Tuesday, 26 May 2015

Whose boat is this? Tic Tac Toe Speaking Game!

Today we played a game that I've used in the past. It's a great game for speaking and memory. You can see and download a PPT from my original post - however, it's a different topic/lesson to "whose is this?"

So, today we started part 2 of "Whose Cap Is This?" and I wanted to push them more for speaking and even writing as it's quite hard to get them to remember to add an " 's " to the names , to signify possession. So I thought some writing today would help lock it in their memory better.

My first activity, after doing some listening from the textbook, is my tic tac toe memory game.
This is where I ask the students to read the slides as seen below and then after they have to remember what object belongs to so and so...

Reading slides:

Download PPT HERE, Free.

After we read all the characters (5 in total, with 5 different objects) then, I show the "can you remember?" slide. I separate the class into 2 teams and ask one team rep. to remember the who owns what. For example, I student may choose 'Pororo' to remember:

(Note: Each character on the "Can you remember" slide is hyper-linked)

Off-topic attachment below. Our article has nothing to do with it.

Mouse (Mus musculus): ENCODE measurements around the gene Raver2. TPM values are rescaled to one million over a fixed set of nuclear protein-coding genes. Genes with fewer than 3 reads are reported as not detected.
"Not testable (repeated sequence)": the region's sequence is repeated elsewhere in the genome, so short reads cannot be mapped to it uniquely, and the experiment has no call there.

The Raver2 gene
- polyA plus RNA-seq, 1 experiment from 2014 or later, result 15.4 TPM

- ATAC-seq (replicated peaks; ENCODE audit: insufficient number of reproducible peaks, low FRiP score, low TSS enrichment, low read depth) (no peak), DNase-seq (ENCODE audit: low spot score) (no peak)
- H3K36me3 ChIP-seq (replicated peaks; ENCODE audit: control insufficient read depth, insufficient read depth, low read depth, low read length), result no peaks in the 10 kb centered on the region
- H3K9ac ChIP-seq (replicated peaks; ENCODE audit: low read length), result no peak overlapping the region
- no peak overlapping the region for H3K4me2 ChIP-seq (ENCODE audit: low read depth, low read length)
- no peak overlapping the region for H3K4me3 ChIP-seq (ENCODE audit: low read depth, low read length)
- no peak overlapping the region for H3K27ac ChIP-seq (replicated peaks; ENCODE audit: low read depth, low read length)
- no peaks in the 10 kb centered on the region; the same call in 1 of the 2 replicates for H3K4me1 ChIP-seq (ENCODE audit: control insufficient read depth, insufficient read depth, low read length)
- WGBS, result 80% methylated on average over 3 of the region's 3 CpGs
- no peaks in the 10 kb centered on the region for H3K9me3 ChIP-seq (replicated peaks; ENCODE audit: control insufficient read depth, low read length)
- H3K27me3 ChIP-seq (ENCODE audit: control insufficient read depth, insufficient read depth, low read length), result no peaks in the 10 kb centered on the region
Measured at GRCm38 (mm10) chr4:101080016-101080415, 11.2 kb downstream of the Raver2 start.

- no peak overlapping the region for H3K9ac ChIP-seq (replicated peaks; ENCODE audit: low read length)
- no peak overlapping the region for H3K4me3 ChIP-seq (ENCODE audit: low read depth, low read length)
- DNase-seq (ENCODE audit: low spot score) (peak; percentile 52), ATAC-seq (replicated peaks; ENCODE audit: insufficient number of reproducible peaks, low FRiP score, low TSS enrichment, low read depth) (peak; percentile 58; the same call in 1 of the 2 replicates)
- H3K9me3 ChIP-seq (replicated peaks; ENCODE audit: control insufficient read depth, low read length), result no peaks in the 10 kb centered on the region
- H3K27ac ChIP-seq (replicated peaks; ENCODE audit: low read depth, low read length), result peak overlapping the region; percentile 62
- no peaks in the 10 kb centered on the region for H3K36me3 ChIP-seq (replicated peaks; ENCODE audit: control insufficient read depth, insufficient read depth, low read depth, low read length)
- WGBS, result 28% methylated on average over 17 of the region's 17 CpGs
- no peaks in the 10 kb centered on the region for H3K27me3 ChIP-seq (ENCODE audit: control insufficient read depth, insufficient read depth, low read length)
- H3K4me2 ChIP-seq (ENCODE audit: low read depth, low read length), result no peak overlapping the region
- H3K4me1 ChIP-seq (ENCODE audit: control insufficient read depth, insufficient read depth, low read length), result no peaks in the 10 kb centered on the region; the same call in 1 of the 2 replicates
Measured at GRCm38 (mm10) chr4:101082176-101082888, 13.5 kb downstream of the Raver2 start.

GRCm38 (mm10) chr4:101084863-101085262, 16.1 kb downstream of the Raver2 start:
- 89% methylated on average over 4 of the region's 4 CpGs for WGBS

If the student can make the sentence correctly and remember who owns what - "It's Pororo's boat."
The you press the smiley face and it goes to the "make your mark" slide. This means that on the whiteboard the teacher should draw a 3 by 3 grid and start a game of tic tac toe between the teams. For every correct answer the team rep can mark an X or O on the grid.

If you run out of slides and characters, make the game harder by asking the students to make a complete question and answer dialogue - I wrote this on the board:

"Whose __________ is this?
It's __________'s ___________."

In one class there was a winner. the other two had none.  But it's all fun and games. The students were very competitive and excited to make their mark each time. Download PPT game here, free.

Download comic here.

After that, we did a quick comic book worksheet which turned out really great! The kids were eager to finish and it was nice to get them writing. I told them to remember the " 's " after a name and to make sure to put their " ?" and " . " for appropriate sentences. It was a good moment to emphasize their importance.

OF COURSE, as I always recommend, I demonstrated the project by writing my own on the board with the class. I also told them that they cannot copy my idea. We also had a little time to share and read aloud. Everyone had to finish or they couldn't go to lunch - mean maybe, but motivational!

My comic projected on the whiteboard:

(synopsis: It's Batman's hamburger and my bike, not Pororo's ) ;)

Here's some fab student work:
Download and print for free, now!

Haha, ^^  "Whose smell is this?" - cracked me up! :)

Happy teaching!


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